Wolf Recalls Human Rights Crusades

Wolf Recalls Human Rights Crusades

Book tells his experiences with human rights violations around the world.

— As a public servant for more than 30 years, Rep. Frank Wolf (R-10) has had his share of experiences. But it was a trip to Ethiopia in 1984 that he calls a "life changing experience," because it opened his eyes to human rights violations around the globe.

Since that trip, Wolf has traveled to the Sudan, Kabul, Romania, Beijing and more, witnessing some of the worst cruelty human beings are capable of. His travels inspired his recent book, "Prisoner of Conscience: One Man’s Crusade for Global Human and Religious Rights," which tells the story of his efforts to bring these crimes to light.


Rep. Frank Wolf (R-10) has written about his experiences dealing with human rights violations in his book "Prisoner of Conscience: One Man’s Crusade for Global Human and Religious Rights."

"During the ’80s, it seemed like there was always strong bipartisan support for human rights," Wolf said. "But I noticed at the end of the Bush administration, that really waned and during the beginning of the Obama administration the same thing happened."

Wolf said he has noticed the change that social media has brought about, especially with the uprisings in the Middle East over the last year, but he said it’s a mixed blessing.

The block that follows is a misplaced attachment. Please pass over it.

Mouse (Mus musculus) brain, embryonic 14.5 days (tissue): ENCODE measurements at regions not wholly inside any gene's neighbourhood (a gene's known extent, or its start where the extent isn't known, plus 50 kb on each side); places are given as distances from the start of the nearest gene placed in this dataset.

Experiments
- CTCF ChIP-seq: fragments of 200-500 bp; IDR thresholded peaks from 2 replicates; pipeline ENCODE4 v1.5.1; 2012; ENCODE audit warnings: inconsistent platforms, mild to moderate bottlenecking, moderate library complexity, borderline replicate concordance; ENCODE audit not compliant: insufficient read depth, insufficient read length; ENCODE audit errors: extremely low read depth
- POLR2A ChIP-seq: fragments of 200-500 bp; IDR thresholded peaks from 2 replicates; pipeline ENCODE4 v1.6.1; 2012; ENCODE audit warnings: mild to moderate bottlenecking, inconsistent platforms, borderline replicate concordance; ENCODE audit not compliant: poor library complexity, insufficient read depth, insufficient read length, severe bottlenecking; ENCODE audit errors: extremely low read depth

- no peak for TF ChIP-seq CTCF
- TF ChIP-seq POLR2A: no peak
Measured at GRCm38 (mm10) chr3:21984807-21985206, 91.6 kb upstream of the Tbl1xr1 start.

"We’re almost hitting an information overload," he said. "It’s very hard now for governments to keep things quiet, a lot what we‘re finding out about what‘s taking place in Syria is because of social media. If we want to be engaged and change these governments, I think it’s easier now than it’s ever been, but the problem is at times there seems to be less interest."

Wolf’s experiences don’t all stretch back to ten, twenty, thirty years go. He recalled going to Beijing for the 2008 Olympics to meet with some religious leaders, and found they had been recently attacked. Other situations haven’t changed much either.

"The genocide in Darfur is still going on," he said. "You go over there right now, there would be women living in the same camps as they were the day I went there five years ago," he said.

He said he is frustrated at times with current attitudes towards human rights issues.

"There’s less of a concern with these issues in the administration, and less of a concern in congress in both political parties," he said. "I’m really not seeing progress for some reason, maybe it’s the economy… but I’m just not seeing it now."

Wolf says his experiences have shown him that it is possible to enact change when it comes to exposing human rights violations, but that it will take a shift in attitude from the way things are currently going.

"The Declaration of Independence says all men are created equal, and have a right to life, liberty and the pursuit of happiness," he said. "I think when we advocate and speak out, it really can make a tremendous difference to people all over the world, as we would want someone to do if we were in the same situation."